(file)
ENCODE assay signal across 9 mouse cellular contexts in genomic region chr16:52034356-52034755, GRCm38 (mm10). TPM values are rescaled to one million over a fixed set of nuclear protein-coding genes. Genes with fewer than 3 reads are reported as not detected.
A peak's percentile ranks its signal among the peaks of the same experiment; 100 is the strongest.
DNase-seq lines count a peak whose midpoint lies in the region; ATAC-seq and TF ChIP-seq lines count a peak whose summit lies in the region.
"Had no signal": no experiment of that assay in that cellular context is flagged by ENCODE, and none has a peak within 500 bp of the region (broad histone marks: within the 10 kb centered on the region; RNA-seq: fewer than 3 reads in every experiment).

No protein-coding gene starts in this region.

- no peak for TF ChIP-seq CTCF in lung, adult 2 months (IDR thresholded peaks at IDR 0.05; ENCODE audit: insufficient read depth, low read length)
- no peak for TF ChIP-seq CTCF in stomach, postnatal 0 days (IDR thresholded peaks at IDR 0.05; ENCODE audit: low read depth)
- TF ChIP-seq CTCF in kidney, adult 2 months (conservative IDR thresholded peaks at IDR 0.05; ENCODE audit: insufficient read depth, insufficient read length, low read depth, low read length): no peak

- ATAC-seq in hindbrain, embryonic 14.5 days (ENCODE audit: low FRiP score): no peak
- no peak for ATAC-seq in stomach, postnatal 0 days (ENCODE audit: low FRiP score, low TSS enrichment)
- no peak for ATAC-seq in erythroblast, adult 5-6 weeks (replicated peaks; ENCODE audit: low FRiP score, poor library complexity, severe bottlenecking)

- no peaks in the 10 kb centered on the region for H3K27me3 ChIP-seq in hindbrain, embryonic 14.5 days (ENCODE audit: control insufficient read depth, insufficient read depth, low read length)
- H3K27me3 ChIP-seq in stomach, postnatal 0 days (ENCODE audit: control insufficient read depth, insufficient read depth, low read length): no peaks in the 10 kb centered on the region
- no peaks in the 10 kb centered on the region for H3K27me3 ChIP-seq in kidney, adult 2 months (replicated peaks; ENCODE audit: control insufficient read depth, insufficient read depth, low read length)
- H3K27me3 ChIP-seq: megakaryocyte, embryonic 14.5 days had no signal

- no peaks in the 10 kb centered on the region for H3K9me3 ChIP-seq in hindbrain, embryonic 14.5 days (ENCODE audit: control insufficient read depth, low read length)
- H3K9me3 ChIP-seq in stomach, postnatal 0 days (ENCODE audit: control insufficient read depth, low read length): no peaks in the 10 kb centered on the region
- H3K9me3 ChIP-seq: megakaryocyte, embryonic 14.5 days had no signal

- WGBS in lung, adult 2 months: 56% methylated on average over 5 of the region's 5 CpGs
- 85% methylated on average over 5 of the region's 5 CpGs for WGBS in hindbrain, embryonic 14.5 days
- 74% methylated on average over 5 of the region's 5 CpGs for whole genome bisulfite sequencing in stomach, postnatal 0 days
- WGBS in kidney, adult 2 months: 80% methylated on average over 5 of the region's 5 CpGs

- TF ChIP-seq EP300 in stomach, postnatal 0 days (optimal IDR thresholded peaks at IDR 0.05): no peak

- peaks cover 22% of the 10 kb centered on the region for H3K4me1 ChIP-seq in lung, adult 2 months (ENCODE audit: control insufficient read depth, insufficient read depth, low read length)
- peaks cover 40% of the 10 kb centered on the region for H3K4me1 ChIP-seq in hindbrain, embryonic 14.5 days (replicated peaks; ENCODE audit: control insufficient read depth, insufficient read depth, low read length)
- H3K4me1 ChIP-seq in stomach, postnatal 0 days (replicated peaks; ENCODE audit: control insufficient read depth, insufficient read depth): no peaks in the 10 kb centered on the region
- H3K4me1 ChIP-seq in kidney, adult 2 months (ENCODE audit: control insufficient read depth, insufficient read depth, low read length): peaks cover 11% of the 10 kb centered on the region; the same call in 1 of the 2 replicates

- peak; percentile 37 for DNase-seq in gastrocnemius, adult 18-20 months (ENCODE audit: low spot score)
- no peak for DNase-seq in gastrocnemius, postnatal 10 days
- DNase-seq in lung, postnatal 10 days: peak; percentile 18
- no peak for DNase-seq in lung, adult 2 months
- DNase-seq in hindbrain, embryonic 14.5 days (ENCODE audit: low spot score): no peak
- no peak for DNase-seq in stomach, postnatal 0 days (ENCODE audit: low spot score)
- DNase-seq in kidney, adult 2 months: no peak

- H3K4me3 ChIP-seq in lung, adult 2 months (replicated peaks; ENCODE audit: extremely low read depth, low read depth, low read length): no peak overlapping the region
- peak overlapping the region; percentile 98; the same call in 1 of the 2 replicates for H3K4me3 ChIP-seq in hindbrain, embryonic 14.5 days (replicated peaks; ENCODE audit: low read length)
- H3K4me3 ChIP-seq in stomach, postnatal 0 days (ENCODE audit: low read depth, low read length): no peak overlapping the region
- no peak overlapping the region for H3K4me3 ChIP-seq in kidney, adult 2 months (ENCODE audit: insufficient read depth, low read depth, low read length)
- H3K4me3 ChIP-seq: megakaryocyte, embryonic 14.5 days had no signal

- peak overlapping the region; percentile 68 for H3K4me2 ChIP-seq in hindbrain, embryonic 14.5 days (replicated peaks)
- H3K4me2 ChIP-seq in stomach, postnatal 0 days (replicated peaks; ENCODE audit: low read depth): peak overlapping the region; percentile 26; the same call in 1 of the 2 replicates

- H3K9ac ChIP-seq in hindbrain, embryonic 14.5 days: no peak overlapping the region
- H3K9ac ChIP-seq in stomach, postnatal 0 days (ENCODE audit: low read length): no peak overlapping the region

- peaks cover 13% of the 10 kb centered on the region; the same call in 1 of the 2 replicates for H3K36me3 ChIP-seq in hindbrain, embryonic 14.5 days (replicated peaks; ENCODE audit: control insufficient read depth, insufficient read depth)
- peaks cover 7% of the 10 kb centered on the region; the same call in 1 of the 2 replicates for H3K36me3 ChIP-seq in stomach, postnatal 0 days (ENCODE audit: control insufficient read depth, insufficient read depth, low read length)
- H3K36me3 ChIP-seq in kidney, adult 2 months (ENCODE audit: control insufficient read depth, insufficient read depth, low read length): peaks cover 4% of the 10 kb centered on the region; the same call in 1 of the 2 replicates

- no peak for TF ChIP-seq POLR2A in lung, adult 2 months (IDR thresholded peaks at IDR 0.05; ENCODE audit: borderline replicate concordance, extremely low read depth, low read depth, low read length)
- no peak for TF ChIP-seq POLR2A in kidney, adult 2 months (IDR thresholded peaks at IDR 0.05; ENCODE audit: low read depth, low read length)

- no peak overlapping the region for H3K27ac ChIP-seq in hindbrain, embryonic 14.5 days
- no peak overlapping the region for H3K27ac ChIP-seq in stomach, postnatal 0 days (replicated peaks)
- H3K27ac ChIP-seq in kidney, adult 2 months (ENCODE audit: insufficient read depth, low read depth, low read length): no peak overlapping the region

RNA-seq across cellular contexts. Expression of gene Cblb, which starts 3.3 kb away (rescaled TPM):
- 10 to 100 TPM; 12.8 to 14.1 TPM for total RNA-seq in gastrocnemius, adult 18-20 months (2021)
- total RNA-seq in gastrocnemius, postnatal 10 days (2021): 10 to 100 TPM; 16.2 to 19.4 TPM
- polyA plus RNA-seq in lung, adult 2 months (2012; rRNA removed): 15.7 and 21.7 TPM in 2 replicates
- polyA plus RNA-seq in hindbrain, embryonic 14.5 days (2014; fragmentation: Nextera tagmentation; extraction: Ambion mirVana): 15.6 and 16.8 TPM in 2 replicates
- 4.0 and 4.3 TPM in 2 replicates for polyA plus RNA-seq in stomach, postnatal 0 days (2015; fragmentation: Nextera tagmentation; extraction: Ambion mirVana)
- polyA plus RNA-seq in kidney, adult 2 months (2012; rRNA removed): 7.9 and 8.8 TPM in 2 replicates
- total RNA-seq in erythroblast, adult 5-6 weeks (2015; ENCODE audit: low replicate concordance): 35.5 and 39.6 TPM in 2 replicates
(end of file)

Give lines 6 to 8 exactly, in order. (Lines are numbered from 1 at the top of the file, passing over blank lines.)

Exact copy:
- no peak for TF ChIP-seq CTCF in lung, adult 2 months (IDR thresholded peaks at IDR 0.05; ENCODE audit: insufficient read depth, low read length)
- no peak for TF ChIP-seq CTCF in stomach, postnatal 0 days (IDR thresholded peaks at IDR 0.05; ENCODE audit: low read depth)
- TF ChIP-seq CTCF in kidney, adult 2 months (conservative IDR thresholded peaks at IDR 0.05; ENCODE audit: insufficient read depth, insufficient read length, low read depth, low read length): no peak